Smallmouth bass and the moon: Part 1

I’ve been looking around the web and in the magazines lately and I’ve noticed that not much is being written about moon phases and fishing, especially smallmouth bass fishing. I think that’s wrong. The moon controls everything on the earth, and that includes smallmouth bass. We need to understand it if we’re going to be successful anglers.

Now, what I’m about to say is based on my experiences. I don’t pretend to be a biologist and I haven’t done any scientific studies or anything like that. I’m just a fisherman who spends a lot of time chasing smallies, and nothing I say applies to any other species of fish.

Nevertheless, I’ve seen enough to make some general observations about the moon and how it affects smallmouth bass. Those observations are especially important in the summertime when we’re fishing off and on all day and night and trying to spend as much time on the water as we can.

The first observation I want to make is that smallmouth bass feed mostly by sight. Never forget that. I know everybody talks about their lateral line and their sense of smell and taste. There might be some of that in what they do, but I’m here to tell you it’s 90 percent about what they can see. I’ve spent too many hours on the water to believe anything else.

Today we’re heading into the full moon. It’ll happen Monday. That means that right now the bite will probably be best early in the evening on up to around midnight or maybe a little before. I don’t know why, but I’ve always caught more bass early when the full moon is approaching.

Sunday, Monday and Tuesday the bite will probably be best during the night. The smallmouth can see real good when there’s a lot of moonlight shining into the water. If there’s no cloud cover, they’ll actually move into the shade. I know that sounds crazy, but it’s true. You can fish the lighted side of something and get nothing. Move to the shady side, and you’ll load the boat in no time.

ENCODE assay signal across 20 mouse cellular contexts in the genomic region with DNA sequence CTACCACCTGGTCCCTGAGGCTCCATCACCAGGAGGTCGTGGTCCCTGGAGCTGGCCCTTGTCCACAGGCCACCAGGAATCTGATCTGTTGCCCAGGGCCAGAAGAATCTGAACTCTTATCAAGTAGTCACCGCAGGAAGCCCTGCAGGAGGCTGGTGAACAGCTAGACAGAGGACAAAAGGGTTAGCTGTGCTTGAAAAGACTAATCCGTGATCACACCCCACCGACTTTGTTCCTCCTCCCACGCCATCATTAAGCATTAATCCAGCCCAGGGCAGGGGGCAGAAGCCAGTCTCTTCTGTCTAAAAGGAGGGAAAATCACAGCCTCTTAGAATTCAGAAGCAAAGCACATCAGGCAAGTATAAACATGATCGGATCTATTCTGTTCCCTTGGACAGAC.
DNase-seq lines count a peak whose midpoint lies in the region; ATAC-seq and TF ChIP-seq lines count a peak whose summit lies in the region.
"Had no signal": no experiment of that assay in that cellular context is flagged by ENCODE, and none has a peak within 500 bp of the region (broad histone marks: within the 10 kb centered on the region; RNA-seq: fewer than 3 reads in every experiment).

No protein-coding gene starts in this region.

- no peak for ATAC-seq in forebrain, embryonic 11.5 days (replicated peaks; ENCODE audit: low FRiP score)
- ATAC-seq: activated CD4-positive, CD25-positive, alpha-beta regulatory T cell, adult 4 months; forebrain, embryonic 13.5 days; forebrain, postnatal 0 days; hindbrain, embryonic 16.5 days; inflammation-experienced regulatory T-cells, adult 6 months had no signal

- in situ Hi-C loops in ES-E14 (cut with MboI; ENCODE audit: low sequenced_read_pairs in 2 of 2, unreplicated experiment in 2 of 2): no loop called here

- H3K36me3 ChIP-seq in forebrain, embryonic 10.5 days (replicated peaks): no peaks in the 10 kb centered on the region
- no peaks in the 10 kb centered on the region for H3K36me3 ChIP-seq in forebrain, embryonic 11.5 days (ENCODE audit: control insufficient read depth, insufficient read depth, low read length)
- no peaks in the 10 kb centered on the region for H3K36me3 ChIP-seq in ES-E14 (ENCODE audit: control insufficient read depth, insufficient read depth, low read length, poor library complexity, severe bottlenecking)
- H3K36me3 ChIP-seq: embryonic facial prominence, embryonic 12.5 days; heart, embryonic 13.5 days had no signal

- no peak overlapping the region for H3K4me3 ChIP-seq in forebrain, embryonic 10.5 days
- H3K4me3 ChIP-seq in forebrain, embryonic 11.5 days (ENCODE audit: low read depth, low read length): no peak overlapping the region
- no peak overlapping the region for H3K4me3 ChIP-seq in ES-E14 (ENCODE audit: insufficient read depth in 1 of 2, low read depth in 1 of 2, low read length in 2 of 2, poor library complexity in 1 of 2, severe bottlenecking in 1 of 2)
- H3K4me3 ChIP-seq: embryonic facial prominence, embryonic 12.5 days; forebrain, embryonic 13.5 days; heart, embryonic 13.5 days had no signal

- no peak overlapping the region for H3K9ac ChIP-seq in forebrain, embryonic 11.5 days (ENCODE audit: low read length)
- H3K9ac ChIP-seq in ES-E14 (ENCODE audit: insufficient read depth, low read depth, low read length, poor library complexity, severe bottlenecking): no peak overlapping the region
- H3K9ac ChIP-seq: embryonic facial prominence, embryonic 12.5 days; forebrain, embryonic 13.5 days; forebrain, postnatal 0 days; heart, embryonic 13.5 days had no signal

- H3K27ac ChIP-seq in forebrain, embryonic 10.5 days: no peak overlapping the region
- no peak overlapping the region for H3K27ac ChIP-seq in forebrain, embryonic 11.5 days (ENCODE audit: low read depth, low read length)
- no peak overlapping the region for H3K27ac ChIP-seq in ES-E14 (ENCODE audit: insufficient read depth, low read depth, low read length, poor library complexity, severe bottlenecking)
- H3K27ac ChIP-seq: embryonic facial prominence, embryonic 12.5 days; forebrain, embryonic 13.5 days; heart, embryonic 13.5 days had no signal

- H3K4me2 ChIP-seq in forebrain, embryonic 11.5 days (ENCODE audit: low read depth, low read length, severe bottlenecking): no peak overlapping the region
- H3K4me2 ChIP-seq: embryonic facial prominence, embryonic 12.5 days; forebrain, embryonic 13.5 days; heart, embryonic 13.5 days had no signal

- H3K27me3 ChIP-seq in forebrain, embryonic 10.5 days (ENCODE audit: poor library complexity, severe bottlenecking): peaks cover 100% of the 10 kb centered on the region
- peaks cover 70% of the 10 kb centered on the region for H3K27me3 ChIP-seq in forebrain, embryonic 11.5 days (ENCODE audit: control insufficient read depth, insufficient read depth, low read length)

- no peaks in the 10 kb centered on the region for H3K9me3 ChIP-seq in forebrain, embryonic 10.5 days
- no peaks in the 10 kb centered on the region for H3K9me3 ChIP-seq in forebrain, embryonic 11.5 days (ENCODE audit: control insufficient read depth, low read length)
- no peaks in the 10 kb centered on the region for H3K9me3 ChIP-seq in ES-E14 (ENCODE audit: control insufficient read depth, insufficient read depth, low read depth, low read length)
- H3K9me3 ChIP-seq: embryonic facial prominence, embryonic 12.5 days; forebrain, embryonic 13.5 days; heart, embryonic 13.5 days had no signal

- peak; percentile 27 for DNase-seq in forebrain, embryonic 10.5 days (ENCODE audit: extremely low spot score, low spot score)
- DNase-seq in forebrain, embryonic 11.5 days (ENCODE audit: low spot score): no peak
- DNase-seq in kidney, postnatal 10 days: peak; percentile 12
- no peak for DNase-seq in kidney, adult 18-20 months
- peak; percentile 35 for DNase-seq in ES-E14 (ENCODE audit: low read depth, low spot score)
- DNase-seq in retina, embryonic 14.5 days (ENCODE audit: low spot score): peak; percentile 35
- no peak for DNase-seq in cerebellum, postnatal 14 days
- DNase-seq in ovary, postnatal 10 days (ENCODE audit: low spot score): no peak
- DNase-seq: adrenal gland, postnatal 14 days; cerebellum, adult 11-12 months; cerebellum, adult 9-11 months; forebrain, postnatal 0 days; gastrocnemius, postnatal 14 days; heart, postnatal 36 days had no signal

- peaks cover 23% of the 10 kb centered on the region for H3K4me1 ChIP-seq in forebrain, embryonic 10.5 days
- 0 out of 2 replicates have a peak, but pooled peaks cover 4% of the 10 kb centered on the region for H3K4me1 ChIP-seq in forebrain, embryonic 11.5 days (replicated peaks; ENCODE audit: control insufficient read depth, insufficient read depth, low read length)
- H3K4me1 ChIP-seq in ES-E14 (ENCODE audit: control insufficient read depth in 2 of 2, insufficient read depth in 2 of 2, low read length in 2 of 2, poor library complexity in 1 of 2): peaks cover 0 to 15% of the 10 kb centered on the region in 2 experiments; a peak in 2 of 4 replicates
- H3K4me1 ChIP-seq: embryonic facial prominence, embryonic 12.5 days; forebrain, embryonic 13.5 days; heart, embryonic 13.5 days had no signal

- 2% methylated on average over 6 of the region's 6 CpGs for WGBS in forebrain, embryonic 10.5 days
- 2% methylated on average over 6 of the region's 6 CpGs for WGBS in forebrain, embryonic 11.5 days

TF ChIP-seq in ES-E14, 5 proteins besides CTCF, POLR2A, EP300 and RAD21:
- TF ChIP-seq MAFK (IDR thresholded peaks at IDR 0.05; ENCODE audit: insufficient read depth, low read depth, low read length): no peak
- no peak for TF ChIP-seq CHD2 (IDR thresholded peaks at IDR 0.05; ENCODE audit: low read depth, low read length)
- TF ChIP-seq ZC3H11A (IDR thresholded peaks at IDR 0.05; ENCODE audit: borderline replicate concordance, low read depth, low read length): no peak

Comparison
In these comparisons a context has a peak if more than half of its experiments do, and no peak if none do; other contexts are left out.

By Wednesday, the moon will be past full. The bite will shift to the early morning. Go before daylight and fish for a couple of hours after sunrise. Again, I don’t know why exactly, but I do know it’s true.

These feeding patterns will follow the same path until the moon is new (dark). When that happens, the bite will be the best during the day. My theory is that they can’t see anything when it’s pitch black out, so they have no other choice.

Obviously, this is all pretty general. Weather conditions can change what’s happening out there. Heavy cloud cover cuts the light, and storms will sometimes cause them to go crazy. And, recreational boat traffic and heat will also cause them to change things sometimes. You have to take all of that into consideration when you plan your trips.

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